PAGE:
“I started him up when he was six years old and he’s had his fair share of hardship. He was not easy to ride. I think he bucked me off at the first dressage show. The first show jumping thing he did he stopped at jump number one. I think the first event he messed it all up. But he’s slowly been learning the ropes and he had a few injuries that were not at all eventing related.”
Their partnership wasn’t one that Elizabeth initially expected either, and it happened a bit by chance when Elizabeth boarded a previous horse at the barn of Thoroughbred racehorse breeder John Arnold Witte.
“I actually met Arnold Witte about two years after [Teufer] came off the track. He was raced until four years old and then he sat in a paddock for two years because he was just tough enough that nobody really wanted to play with him.”
Arrnold asked Elizabeth if she would hop on him one day, which she did, but she was not particularly smitten at first impression. After another couple rides, however, Elizabeth’s mind was changed. She offered to buy Teufer, but Arnold told her he wasn’t for sale. Try as she might to convince him, Arnold refused to sell the horse but he did offer her the ride on him.
“[Arnold] likes all his Thoroughbreds and he’s a fierce supporter of all of them. So I ended up riding a Thoroughbred and I really enjoy him.”
Sitting in third and fourth positions with Erroll Gobey and Jak My Style, respectively, is Buck Davidson. Buck masterfully piloted both horses clearly and quickly — garnering 2 time faults with Erroll and none with Jak — to move them up from the middle of the leaderboard after the dressage with scores of 29.8 and 32.1.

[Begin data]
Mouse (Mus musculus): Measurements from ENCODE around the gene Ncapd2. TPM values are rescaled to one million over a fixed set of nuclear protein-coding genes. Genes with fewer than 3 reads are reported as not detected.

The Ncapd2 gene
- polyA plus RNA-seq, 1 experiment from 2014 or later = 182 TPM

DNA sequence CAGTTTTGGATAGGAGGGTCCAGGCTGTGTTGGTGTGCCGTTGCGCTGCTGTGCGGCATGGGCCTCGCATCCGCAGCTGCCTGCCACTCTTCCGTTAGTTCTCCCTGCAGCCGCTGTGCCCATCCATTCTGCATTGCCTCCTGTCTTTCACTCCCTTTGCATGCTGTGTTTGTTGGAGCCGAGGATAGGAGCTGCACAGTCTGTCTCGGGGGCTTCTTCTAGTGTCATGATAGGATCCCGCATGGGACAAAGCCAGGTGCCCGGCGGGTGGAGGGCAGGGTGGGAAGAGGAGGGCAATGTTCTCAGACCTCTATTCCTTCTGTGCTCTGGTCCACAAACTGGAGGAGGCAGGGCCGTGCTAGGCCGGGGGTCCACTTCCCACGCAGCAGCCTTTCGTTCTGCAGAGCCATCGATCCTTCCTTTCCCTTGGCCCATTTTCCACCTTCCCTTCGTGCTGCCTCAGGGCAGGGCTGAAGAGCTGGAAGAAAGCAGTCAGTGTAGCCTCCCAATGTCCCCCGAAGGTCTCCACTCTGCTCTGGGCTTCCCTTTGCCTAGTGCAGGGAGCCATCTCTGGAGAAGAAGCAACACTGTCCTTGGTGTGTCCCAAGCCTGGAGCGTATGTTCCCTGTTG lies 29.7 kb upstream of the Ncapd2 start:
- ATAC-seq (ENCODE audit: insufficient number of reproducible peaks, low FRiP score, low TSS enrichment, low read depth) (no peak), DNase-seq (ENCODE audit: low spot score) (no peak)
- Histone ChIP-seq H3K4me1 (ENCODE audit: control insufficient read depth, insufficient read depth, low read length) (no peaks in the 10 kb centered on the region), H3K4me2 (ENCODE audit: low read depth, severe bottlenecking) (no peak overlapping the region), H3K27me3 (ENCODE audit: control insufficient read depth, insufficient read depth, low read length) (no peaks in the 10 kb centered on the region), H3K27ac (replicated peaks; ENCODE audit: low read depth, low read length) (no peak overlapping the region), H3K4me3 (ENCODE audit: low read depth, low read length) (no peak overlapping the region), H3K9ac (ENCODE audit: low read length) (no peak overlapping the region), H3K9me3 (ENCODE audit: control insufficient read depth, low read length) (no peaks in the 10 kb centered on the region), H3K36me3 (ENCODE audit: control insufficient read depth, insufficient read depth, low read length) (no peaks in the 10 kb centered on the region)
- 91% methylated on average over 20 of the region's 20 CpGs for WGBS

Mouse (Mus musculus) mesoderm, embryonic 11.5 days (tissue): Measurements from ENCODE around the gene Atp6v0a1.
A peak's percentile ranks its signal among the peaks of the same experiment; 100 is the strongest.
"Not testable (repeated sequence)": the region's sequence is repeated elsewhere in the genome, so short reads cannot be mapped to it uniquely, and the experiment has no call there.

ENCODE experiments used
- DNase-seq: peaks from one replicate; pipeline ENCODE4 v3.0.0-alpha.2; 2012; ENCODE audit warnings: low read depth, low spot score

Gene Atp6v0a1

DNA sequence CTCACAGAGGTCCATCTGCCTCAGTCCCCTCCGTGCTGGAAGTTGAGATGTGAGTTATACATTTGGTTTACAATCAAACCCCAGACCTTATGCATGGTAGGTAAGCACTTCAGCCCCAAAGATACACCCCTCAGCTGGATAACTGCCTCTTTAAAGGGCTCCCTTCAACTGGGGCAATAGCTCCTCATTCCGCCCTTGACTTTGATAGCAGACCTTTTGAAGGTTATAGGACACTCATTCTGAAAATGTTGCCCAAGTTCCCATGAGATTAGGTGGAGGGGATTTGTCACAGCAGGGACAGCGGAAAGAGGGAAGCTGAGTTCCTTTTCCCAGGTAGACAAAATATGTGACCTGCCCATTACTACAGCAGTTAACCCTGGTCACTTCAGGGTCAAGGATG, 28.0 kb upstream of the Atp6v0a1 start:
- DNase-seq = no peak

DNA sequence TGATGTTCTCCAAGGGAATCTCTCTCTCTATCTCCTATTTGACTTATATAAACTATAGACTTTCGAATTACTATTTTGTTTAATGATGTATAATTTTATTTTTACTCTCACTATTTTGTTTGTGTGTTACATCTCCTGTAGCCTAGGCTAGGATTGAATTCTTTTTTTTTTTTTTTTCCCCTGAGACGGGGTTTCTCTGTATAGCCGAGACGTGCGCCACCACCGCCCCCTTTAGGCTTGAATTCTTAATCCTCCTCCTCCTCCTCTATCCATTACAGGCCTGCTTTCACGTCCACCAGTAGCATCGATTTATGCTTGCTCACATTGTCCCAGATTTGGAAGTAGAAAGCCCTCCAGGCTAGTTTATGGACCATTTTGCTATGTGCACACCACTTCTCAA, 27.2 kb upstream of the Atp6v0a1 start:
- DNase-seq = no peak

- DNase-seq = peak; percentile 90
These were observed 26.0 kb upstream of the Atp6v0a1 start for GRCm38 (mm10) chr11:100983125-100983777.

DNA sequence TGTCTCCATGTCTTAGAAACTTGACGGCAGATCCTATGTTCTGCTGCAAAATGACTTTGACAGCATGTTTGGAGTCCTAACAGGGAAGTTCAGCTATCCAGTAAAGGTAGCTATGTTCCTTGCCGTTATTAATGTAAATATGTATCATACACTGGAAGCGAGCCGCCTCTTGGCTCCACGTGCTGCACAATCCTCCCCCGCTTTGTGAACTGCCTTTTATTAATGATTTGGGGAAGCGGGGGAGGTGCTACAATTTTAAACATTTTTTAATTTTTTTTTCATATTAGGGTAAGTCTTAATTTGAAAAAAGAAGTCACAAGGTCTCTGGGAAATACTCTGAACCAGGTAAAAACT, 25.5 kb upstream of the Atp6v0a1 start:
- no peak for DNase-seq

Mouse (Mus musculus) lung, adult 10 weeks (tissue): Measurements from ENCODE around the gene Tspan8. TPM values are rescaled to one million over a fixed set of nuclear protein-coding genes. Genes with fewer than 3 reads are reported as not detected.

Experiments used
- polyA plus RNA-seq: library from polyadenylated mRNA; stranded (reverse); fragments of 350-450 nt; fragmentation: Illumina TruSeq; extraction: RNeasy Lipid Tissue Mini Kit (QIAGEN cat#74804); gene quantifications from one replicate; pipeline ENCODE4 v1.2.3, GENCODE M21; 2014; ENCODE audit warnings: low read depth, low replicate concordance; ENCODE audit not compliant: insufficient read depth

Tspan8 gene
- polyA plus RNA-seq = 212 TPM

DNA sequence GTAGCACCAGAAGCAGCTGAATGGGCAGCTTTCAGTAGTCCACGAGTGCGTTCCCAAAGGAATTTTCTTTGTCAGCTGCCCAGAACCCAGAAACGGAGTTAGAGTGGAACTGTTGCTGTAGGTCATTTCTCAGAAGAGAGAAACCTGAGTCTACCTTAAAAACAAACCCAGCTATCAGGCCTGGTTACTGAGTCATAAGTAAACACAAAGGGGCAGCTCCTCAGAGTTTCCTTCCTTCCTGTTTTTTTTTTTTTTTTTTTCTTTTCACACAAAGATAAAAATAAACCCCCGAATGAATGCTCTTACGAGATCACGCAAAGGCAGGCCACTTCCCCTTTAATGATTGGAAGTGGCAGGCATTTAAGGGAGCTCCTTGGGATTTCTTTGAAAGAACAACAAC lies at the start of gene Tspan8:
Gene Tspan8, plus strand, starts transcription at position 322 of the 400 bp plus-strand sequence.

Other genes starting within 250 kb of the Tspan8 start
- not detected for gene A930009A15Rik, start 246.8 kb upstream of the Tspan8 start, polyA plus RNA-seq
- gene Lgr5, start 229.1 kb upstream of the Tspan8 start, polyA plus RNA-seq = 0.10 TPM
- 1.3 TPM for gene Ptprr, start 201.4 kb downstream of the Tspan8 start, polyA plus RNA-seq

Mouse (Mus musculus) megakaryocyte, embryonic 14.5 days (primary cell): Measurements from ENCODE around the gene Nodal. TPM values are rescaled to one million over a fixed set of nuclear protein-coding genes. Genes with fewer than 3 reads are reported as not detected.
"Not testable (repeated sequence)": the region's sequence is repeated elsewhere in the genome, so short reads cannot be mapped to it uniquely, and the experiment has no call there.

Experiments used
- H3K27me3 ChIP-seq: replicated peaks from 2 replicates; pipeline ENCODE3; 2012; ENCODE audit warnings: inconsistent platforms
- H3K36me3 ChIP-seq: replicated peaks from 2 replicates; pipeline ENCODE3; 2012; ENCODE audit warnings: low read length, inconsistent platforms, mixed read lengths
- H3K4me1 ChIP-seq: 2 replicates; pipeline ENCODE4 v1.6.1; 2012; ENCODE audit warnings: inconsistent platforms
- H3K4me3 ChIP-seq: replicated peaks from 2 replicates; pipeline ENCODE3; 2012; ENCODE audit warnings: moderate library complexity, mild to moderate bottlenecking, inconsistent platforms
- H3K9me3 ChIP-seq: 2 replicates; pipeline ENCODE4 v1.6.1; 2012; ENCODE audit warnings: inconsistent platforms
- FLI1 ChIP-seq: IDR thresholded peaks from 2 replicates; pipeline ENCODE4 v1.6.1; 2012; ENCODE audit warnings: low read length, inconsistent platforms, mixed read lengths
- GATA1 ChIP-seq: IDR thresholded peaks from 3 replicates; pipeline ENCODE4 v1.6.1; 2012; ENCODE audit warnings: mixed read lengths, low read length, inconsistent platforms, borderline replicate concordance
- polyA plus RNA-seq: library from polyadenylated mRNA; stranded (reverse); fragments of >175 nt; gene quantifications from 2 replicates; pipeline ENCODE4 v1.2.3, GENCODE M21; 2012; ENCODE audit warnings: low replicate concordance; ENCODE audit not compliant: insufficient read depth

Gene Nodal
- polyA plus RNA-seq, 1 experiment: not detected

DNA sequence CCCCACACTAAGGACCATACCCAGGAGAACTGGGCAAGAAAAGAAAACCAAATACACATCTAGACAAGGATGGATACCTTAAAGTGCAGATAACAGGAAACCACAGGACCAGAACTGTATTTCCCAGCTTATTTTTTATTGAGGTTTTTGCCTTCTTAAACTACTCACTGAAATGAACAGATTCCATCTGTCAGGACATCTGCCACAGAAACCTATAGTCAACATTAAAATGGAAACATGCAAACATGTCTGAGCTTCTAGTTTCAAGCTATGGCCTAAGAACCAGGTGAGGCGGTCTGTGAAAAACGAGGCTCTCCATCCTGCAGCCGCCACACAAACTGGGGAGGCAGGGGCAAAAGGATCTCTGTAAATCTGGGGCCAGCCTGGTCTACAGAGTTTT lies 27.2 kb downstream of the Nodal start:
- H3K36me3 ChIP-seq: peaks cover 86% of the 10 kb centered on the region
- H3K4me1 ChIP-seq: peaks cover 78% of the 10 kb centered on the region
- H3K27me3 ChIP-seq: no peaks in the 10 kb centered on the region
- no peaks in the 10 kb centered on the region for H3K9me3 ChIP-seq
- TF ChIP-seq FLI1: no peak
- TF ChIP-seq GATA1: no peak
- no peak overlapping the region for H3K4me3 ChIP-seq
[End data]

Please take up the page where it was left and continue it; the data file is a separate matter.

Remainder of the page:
Buck ran both these horses at Kentucky earlier this year. Erroll Gobey, the younger of the two at 11-years-old, was retired on course after a runout so it was fun to see them rock around this course with ease and continue to develop at this level.
Having just completed fist first five-star at Kentucky, Jak My Style also easily stepped back up to the Advanced level after getting back into the swing of competition a few weeks ago by taking his owner, Kat Cuca, around the Beginner Novice at Essex Horse Trials a few weeks ago.
Business Ben and Allison Springer round out the top five with a score of 34.3 after they jumped clear and added 5 time faults to move up the leaderboard from 10th.
This pair is back in business after their weekend at the Kentucky Three-Day Event came to an unfortunate end early on the cross country course. After Kentucky, Alison had the 11-year-old Thoroughbred checked out via bone scan and discovered an aggravated tooth. A CT scan then revealed that the tooth was healthful, but an increase in bone deposits in the region was likely making him uncomfortable. Alison has since had his bit and bridle custom fitted to him, and it has helped immensely.
“The comfort level of his face and all that is huge,” Allison told EN. “He went cross country at Loch Moy and here in a double bridle. The new titanium bits just really comforted him. He loves it. So he’s much more rideable. He’s always gonna be a galloping fool.”
It was really a beautiful day of sport in the rolling hills of Dutchess County, New York. Take a look through the lens of videographer Marion de Vogel and see for yourself!